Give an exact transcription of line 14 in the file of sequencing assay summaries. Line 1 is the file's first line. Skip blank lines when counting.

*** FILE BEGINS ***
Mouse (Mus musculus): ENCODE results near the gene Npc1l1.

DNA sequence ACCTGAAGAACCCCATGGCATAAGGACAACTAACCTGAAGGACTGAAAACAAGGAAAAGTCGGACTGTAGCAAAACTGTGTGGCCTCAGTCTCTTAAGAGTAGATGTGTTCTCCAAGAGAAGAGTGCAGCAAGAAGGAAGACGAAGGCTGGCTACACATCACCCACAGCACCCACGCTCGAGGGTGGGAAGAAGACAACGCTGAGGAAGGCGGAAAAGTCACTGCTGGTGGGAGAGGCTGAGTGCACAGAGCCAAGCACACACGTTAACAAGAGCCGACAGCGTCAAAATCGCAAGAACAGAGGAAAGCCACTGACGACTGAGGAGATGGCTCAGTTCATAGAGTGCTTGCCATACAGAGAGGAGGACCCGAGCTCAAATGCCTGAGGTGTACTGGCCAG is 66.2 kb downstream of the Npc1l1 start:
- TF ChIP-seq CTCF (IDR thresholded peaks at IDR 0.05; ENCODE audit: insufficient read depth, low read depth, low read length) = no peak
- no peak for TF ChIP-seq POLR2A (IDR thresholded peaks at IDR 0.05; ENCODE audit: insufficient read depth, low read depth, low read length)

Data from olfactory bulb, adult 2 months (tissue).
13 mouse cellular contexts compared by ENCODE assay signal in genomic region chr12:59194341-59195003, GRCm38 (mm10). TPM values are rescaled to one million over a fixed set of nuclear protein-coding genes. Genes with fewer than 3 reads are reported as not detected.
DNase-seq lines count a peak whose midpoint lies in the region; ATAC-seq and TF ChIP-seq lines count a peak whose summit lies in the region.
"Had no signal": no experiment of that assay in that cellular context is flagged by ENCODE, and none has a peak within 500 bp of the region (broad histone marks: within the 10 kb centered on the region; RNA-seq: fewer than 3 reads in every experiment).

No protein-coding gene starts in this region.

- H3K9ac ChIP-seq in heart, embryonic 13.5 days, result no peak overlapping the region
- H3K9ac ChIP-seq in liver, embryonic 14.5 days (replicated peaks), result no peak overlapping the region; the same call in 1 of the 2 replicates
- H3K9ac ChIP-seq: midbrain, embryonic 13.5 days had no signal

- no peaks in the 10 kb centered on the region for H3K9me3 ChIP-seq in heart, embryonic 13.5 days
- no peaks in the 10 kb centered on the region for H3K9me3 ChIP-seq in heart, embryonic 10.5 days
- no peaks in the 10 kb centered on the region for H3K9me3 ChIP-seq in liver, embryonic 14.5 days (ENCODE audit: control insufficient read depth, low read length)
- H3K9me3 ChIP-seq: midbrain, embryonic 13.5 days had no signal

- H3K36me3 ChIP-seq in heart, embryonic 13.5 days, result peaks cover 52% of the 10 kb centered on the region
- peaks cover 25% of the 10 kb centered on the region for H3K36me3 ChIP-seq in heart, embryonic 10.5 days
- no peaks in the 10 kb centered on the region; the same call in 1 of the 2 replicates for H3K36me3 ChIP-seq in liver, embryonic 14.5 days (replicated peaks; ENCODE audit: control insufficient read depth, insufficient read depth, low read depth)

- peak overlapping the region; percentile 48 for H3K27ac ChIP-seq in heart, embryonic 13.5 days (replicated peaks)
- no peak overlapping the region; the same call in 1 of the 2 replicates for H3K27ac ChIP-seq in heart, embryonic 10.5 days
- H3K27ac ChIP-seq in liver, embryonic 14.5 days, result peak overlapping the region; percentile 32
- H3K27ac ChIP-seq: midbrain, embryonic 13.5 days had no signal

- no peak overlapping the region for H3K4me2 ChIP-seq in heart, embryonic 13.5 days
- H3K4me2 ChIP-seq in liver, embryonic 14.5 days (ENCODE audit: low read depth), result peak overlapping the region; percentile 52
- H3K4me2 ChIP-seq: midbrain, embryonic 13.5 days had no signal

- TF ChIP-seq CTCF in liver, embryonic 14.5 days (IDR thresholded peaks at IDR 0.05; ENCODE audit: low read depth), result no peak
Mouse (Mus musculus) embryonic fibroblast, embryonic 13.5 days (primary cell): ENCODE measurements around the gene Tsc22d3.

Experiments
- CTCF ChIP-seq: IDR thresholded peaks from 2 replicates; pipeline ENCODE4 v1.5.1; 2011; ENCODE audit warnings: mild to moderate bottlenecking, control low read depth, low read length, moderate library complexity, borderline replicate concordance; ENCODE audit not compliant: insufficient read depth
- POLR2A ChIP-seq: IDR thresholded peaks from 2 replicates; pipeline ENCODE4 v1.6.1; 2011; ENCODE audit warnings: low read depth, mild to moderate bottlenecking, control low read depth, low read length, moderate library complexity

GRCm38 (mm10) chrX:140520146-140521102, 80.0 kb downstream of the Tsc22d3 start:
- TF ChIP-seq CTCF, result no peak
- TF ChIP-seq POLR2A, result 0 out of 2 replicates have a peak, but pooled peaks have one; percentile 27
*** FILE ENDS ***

- no peaks in the 10 kb centered on the region for H3K9me3 ChIP-seq in heart, embryonic 10.5 days